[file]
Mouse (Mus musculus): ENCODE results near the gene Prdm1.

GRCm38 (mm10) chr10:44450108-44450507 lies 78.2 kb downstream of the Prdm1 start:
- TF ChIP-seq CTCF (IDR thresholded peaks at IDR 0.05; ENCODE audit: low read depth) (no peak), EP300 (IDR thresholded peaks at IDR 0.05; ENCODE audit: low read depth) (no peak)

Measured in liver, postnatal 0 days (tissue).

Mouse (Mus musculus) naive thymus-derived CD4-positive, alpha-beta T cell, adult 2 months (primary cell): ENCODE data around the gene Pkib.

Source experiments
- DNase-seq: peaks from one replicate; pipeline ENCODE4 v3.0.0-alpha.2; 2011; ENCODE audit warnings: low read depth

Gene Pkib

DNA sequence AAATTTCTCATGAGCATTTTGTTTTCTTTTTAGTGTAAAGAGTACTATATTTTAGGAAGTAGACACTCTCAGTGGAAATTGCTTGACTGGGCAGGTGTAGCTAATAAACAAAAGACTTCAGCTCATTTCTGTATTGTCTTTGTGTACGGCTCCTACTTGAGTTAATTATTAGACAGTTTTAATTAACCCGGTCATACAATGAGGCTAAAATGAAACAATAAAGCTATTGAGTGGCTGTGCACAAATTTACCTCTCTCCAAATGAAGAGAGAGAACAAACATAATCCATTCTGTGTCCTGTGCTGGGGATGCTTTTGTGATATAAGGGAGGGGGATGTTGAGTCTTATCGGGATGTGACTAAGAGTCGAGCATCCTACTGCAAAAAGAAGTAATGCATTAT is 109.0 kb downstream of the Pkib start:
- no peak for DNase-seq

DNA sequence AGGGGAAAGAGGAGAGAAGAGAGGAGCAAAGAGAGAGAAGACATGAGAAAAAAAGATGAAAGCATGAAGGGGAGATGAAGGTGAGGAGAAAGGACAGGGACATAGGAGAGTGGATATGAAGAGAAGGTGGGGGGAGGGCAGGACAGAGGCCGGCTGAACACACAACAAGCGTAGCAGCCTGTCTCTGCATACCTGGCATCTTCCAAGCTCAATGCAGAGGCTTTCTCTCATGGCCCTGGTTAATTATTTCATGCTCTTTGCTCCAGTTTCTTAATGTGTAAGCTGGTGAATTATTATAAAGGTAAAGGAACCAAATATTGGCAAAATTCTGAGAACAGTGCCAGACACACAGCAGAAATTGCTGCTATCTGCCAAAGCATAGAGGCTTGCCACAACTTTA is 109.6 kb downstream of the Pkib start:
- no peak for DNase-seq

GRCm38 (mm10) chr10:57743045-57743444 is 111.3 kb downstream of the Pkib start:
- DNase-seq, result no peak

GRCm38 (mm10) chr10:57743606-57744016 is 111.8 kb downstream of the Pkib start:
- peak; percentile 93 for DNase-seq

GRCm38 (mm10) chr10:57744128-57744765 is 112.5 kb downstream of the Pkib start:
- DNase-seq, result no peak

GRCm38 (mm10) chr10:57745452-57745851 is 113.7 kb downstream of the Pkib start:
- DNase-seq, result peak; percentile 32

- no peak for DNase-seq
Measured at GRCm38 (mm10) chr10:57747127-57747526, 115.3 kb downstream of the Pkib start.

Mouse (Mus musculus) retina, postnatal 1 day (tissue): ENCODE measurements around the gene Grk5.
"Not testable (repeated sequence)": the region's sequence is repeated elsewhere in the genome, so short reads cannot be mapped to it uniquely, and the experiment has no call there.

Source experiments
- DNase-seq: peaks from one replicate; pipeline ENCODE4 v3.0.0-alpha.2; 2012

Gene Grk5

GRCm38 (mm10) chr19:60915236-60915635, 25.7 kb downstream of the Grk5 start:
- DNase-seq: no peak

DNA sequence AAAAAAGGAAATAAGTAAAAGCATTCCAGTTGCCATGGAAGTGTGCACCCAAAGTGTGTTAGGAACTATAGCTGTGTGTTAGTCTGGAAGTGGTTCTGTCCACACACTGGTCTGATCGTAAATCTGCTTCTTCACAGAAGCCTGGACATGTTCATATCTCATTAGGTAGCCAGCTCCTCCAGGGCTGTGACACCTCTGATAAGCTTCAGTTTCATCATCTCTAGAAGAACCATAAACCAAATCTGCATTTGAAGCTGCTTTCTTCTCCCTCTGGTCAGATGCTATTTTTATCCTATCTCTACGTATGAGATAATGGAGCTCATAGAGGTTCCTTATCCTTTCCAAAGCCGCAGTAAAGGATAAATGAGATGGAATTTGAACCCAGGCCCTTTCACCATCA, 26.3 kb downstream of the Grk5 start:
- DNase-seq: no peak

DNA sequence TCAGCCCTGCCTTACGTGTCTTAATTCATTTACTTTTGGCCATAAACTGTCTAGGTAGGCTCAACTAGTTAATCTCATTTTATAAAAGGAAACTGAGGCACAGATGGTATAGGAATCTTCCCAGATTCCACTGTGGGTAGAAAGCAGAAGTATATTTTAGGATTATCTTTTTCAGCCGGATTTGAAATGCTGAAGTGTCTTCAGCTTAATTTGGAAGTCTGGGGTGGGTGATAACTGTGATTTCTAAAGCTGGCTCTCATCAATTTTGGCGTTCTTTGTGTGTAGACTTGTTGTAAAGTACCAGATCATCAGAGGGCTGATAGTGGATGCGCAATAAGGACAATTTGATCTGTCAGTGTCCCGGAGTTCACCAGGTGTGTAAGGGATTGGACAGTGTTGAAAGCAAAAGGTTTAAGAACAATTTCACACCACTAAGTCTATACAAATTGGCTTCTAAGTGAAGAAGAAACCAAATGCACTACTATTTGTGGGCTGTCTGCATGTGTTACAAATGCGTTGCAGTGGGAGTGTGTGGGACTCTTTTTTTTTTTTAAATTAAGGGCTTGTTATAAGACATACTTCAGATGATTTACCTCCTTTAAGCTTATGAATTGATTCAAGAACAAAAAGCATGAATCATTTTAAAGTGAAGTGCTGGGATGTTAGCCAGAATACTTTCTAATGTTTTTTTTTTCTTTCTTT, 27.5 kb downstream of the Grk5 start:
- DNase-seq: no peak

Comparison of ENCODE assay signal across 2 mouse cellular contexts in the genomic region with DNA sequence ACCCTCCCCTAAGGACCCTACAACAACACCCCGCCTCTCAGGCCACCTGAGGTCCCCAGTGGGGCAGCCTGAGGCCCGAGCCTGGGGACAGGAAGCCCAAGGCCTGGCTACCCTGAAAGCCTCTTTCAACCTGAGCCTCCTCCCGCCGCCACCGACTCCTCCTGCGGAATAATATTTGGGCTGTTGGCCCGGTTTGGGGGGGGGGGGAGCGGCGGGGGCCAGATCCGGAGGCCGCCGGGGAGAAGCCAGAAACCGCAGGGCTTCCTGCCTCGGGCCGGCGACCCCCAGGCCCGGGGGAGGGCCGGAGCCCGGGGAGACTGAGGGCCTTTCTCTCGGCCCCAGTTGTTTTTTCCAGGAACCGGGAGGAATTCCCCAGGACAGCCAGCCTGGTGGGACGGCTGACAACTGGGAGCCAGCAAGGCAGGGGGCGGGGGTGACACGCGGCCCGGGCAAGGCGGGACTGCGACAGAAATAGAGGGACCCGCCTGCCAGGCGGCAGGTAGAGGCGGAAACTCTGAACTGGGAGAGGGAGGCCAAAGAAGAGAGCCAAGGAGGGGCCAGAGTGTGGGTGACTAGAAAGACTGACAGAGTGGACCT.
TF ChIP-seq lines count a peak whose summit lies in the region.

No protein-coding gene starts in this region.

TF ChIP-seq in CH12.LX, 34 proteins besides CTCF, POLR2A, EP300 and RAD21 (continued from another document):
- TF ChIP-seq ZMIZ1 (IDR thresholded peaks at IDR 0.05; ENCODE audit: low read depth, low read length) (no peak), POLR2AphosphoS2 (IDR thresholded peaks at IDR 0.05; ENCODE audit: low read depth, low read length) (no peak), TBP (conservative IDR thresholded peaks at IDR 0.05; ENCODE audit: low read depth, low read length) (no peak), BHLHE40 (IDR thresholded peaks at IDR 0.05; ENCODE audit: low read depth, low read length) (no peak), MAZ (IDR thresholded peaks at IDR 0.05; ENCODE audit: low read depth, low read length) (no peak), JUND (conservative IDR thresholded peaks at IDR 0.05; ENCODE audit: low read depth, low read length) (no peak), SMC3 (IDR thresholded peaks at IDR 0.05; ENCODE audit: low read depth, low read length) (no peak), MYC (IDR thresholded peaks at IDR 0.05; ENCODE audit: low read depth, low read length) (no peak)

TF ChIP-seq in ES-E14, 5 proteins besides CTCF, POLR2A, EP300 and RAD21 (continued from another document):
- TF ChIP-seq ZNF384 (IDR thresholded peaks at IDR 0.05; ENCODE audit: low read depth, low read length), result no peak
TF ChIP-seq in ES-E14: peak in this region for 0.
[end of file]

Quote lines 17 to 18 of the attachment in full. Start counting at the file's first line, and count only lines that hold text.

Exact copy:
GRCm38 (mm10) chr10:57744128-57744765 is 112.5 kb downstream of the Pkib start:
- DNase-seq, result no peak